Japan Society has recently opened the first major international exhibition devoted to a comparative examination of Korean and Japanese Buddhist art entitled "Transmitting the Forms of Divinity". It explores the formative links between the ancient cultures of Korea and Japan and the early development of Buddhist art in each nation. Our entire Spring 2003 program of lectures and events is inspired by this phenomenal collection, and will therefore be of significant interest to scholars of Buddhism residing in or visiting the New York area.
The exhibition examines the important early relationship between Korea and Japan, from the origins of Korean Buddhist art and its transmission to Japan in the sixth century, to the creation of independent styles and modes of expression in each nation by the ninth century. Several National Treasures and masterworks of the sixth through ninth centuries rarely (if ever) seen in the West are included among an unprecedented selection of sculptures in gilt bronze, wood, iron and stone; ceramic roof tiles from Buddhist temples; reliquaries, sutras and ritual objects, drawn from important museum and temple collections in Korea and Japan. Inspired by recent research on the close political and cultural ties between the kingdoms of the Korean peninsula and the burgeoning Japanese state, the exhibition illuminates a long-neglected dynamic in the development of Buddhist culture in northeast Asia.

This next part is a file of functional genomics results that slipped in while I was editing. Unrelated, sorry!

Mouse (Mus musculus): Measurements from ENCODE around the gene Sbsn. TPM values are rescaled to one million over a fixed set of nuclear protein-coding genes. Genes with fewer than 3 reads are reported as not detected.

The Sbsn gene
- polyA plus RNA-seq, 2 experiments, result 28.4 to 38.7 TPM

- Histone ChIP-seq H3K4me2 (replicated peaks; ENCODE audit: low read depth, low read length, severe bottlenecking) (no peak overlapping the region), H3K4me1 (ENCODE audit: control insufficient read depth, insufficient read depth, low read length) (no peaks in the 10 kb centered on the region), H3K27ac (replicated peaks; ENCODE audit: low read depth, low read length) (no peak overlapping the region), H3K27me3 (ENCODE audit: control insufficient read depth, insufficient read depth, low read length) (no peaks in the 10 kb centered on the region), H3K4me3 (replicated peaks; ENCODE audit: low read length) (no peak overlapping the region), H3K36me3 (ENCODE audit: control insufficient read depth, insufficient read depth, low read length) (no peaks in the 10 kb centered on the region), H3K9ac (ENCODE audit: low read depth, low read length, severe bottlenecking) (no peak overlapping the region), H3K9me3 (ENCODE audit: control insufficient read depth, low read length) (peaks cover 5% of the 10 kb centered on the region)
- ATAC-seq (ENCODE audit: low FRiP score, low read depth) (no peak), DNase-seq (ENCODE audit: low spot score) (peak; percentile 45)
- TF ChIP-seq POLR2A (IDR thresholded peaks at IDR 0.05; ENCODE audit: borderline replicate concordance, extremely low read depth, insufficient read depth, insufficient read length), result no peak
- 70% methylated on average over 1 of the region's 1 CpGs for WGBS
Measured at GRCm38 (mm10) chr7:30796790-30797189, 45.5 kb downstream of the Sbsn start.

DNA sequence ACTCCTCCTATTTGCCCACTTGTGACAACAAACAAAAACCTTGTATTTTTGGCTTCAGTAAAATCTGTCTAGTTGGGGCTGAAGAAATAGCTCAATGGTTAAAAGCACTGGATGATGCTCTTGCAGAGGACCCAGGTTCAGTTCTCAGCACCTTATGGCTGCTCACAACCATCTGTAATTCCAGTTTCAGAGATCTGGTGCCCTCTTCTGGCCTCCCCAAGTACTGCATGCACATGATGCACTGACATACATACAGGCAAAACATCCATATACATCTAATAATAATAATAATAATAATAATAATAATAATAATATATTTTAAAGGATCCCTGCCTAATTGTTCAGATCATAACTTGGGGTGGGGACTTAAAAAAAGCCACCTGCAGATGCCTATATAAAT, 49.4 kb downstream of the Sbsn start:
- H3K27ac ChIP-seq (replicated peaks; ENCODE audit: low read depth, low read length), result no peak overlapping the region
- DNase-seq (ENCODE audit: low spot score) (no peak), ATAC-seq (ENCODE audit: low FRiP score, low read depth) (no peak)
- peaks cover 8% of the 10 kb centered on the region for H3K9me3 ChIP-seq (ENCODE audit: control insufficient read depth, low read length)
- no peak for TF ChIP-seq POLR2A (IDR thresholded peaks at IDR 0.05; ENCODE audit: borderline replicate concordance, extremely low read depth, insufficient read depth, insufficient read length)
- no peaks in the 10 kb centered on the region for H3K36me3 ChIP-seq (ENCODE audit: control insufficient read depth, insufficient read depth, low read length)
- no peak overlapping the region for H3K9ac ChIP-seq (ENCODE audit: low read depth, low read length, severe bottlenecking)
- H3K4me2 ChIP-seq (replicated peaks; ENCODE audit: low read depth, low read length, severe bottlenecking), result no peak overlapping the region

You will find a complete listing of all events related to this exhibit at the site below.
Please feel free to contact us for any further information.
333 East 47th Street
New York, NY 10017
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